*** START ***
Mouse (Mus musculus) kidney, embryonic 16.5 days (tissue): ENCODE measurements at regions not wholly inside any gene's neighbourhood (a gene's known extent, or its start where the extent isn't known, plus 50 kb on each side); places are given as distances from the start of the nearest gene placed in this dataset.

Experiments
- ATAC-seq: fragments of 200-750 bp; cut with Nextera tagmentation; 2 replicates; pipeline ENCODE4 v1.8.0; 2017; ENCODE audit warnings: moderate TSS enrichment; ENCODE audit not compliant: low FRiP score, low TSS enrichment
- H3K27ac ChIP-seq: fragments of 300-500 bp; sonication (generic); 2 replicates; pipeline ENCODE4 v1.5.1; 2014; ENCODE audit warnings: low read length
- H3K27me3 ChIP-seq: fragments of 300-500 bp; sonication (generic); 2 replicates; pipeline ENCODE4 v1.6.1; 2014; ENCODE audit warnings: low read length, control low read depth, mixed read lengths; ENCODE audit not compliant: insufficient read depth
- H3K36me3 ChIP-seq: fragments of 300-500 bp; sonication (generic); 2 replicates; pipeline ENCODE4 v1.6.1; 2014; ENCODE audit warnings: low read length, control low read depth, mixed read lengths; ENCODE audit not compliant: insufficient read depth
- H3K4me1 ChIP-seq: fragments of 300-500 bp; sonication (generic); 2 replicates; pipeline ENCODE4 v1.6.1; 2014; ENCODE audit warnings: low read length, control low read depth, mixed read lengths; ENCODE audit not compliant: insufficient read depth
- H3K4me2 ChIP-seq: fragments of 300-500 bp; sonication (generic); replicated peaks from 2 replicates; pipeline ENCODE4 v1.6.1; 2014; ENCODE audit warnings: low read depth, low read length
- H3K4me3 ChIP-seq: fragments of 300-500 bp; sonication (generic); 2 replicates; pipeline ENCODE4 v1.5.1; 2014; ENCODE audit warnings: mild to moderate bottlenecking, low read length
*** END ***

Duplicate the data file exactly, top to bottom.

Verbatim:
Mouse (Mus musculus) kidney, embryonic 16.5 days (tissue): ENCODE measurements at regions not wholly inside any gene's neighbourhood (a gene's known extent, or its start where the extent isn't known, plus 50 kb on each side); places are given as distances from the start of the nearest gene placed in this dataset.

Experiments
- ATAC-seq: fragments of 200-750 bp; cut with Nextera tagmentation; 2 replicates; pipeline ENCODE4 v1.8.0; 2017; ENCODE audit warnings: moderate TSS enrichment; ENCODE audit not compliant: low FRiP score, low TSS enrichment
- H3K27ac ChIP-seq: fragments of 300-500 bp; sonication (generic); 2 replicates; pipeline ENCODE4 v1.5.1; 2014; ENCODE audit warnings: low read length
- H3K27me3 ChIP-seq: fragments of 300-500 bp; sonication (generic); 2 replicates; pipeline ENCODE4 v1.6.1; 2014; ENCODE audit warnings: low read length, control low read depth, mixed read lengths; ENCODE audit not compliant: insufficient read depth
- H3K36me3 ChIP-seq: fragments of 300-500 bp; sonication (generic); 2 replicates; pipeline ENCODE4 v1.6.1; 2014; ENCODE audit warnings: low read length, control low read depth, mixed read lengths; ENCODE audit not compliant: insufficient read depth
- H3K4me1 ChIP-seq: fragments of 300-500 bp; sonication (generic); 2 replicates; pipeline ENCODE4 v1.6.1; 2014; ENCODE audit warnings: low read length, control low read depth, mixed read lengths; ENCODE audit not compliant: insufficient read depth
- H3K4me2 ChIP-seq: fragments of 300-500 bp; sonication (generic); replicated peaks from 2 replicates; pipeline ENCODE4 v1.6.1; 2014; ENCODE audit warnings: low read depth, low read length
- H3K4me3 ChIP-seq: fragments of 300-500 bp; sonication (generic); 2 replicates; pipeline ENCODE4 v1.5.1; 2014; ENCODE audit warnings: mild to moderate bottlenecking, low read length